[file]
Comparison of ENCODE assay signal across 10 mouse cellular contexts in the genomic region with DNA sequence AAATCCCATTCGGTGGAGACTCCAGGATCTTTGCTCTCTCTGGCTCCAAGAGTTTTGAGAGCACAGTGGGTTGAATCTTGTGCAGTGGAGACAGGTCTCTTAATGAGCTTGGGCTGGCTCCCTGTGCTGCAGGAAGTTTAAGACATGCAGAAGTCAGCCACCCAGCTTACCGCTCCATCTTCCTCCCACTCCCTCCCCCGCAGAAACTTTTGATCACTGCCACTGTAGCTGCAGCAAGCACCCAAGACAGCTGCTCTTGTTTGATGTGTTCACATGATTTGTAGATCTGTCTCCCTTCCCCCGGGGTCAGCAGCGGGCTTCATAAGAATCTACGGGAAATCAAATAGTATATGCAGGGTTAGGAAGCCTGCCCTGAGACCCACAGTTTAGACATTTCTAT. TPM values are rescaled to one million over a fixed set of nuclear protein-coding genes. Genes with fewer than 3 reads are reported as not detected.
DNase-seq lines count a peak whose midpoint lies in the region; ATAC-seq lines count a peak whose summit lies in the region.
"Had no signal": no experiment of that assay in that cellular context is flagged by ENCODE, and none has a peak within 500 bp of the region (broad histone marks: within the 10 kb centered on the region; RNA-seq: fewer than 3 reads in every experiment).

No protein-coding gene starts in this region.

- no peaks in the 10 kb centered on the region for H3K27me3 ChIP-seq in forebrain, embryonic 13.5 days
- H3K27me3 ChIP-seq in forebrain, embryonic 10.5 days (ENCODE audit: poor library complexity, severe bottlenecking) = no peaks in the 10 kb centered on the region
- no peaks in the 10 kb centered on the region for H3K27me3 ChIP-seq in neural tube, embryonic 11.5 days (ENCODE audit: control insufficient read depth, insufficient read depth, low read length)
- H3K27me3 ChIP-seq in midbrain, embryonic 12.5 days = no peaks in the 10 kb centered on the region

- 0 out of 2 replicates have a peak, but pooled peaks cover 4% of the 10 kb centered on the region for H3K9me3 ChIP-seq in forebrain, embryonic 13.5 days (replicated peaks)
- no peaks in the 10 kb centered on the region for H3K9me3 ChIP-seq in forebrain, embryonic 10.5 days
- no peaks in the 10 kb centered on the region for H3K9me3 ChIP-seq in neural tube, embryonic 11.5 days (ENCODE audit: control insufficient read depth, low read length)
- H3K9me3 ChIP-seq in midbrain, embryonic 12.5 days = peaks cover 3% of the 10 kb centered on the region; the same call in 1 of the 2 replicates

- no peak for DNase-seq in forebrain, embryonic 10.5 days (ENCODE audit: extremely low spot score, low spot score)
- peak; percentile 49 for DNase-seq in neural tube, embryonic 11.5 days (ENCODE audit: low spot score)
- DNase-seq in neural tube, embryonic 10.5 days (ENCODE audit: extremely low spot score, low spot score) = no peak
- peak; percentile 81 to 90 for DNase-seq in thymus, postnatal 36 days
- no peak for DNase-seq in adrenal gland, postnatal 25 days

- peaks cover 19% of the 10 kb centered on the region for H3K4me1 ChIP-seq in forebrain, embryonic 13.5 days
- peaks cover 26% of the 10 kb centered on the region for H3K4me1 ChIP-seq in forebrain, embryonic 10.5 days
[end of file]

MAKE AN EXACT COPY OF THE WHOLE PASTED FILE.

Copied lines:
Comparison of ENCODE assay signal across 10 mouse cellular contexts in the genomic region with DNA sequence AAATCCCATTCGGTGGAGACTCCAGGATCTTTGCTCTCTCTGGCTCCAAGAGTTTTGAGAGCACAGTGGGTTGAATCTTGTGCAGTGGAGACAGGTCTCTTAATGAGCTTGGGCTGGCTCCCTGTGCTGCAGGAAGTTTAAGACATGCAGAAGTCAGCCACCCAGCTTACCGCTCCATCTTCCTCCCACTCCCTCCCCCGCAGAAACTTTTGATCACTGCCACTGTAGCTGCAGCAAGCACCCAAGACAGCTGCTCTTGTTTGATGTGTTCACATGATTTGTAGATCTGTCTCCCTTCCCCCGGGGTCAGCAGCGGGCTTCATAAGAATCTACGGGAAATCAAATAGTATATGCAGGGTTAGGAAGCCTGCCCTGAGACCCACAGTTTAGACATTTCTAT. TPM values are rescaled to one million over a fixed set of nuclear protein-coding genes. Genes with fewer than 3 reads are reported as not detected.
DNase-seq lines count a peak whose midpoint lies in the region; ATAC-seq lines count a peak whose summit lies in the region.
"Had no signal": no experiment of that assay in that cellular context is flagged by ENCODE, and none has a peak within 500 bp of the region (broad histone marks: within the 10 kb centered on the region; RNA-seq: fewer than 3 reads in every experiment).

No protein-coding gene starts in this region.

- no peaks in the 10 kb centered on the region for H3K27me3 ChIP-seq in forebrain, embryonic 13.5 days
- H3K27me3 ChIP-seq in forebrain, embryonic 10.5 days (ENCODE audit: poor library complexity, severe bottlenecking) = no peaks in the 10 kb centered on the region
- no peaks in the 10 kb centered on the region for H3K27me3 ChIP-seq in neural tube, embryonic 11.5 days (ENCODE audit: control insufficient read depth, insufficient read depth, low read length)
- H3K27me3 ChIP-seq in midbrain, embryonic 12.5 days = no peaks in the 10 kb centered on the region

- 0 out of 2 replicates have a peak, but pooled peaks cover 4% of the 10 kb centered on the region for H3K9me3 ChIP-seq in forebrain, embryonic 13.5 days (replicated peaks)
- no peaks in the 10 kb centered on the region for H3K9me3 ChIP-seq in forebrain, embryonic 10.5 days
- no peaks in the 10 kb centered on the region for H3K9me3 ChIP-seq in neural tube, embryonic 11.5 days (ENCODE audit: control insufficient read depth, low read length)
- H3K9me3 ChIP-seq in midbrain, embryonic 12.5 days = peaks cover 3% of the 10 kb centered on the region; the same call in 1 of the 2 replicates

- no peak for DNase-seq in forebrain, embryonic 10.5 days (ENCODE audit: extremely low spot score, low spot score)
- peak; percentile 49 for DNase-seq in neural tube, embryonic 11.5 days (ENCODE audit: low spot score)
- DNase-seq in neural tube, embryonic 10.5 days (ENCODE audit: extremely low spot score, low spot score) = no peak
- peak; percentile 81 to 90 for DNase-seq in thymus, postnatal 36 days
- no peak for DNase-seq in adrenal gland, postnatal 25 days

- peaks cover 19% of the 10 kb centered on the region for H3K4me1 ChIP-seq in forebrain, embryonic 13.5 days
- peaks cover 26% of the 10 kb centered on the region for H3K4me1 ChIP-seq in forebrain, embryonic 10.5 days